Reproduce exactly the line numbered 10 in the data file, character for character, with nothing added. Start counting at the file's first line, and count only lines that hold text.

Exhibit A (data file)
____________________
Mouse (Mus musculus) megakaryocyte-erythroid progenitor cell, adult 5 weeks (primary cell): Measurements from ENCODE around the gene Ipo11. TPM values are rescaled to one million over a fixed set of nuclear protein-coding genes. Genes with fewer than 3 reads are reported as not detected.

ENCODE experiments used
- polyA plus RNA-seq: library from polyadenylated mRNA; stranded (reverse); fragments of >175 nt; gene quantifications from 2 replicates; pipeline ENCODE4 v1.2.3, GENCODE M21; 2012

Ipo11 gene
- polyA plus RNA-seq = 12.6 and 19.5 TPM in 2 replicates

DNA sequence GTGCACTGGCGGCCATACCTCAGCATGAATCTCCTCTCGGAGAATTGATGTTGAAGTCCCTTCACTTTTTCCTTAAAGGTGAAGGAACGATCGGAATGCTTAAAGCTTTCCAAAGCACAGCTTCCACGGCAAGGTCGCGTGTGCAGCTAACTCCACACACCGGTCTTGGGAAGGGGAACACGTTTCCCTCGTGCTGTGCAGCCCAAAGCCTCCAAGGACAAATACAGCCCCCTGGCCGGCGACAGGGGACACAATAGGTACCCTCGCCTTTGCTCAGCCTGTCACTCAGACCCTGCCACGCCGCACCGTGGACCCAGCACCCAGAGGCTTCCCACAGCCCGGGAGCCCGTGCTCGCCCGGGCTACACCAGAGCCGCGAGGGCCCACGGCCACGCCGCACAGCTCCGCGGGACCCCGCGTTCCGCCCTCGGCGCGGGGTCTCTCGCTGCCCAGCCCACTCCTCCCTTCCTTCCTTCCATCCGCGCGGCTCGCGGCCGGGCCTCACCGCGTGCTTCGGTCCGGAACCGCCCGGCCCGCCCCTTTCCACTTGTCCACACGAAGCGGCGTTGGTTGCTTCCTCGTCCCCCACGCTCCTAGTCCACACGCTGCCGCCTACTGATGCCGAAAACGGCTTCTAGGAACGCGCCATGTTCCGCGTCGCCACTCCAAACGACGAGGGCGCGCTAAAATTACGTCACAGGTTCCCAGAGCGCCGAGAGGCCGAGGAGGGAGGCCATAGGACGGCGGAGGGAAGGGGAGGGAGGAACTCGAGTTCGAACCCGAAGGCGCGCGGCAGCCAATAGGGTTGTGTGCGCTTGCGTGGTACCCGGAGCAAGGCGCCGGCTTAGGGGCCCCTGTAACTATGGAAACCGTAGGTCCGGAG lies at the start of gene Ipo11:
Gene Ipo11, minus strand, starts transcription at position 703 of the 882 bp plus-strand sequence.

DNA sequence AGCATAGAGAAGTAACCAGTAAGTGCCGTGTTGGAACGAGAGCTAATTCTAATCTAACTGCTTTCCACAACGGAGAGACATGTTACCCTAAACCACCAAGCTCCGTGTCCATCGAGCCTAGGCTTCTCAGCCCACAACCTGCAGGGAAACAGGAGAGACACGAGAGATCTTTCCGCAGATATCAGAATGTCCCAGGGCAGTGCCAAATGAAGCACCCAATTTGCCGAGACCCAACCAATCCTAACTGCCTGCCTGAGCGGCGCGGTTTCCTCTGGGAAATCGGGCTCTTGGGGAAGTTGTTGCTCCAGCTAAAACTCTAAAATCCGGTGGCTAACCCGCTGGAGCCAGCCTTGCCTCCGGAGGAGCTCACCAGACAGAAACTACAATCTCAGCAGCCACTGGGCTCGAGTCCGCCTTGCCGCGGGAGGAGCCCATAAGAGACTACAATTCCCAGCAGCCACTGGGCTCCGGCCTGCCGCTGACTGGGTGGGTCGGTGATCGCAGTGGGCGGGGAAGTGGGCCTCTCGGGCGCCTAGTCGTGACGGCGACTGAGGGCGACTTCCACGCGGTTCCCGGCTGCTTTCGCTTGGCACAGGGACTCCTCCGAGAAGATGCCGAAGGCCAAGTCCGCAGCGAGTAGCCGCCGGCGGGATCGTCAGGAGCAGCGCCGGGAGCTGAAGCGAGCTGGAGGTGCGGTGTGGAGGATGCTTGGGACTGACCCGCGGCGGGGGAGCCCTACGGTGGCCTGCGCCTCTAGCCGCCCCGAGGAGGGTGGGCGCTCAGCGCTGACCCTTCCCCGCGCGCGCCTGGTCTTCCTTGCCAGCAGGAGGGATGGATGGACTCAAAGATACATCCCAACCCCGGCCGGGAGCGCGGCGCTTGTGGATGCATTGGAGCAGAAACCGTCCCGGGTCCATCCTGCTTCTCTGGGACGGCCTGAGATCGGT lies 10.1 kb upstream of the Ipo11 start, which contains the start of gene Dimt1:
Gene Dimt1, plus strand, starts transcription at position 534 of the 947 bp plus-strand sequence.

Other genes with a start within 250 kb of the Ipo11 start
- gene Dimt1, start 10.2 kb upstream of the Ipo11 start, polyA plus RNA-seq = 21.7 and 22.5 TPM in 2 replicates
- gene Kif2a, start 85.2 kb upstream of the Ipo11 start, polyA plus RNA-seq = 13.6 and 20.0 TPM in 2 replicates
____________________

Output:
Other genes with a start within 250 kb of the Ipo11 start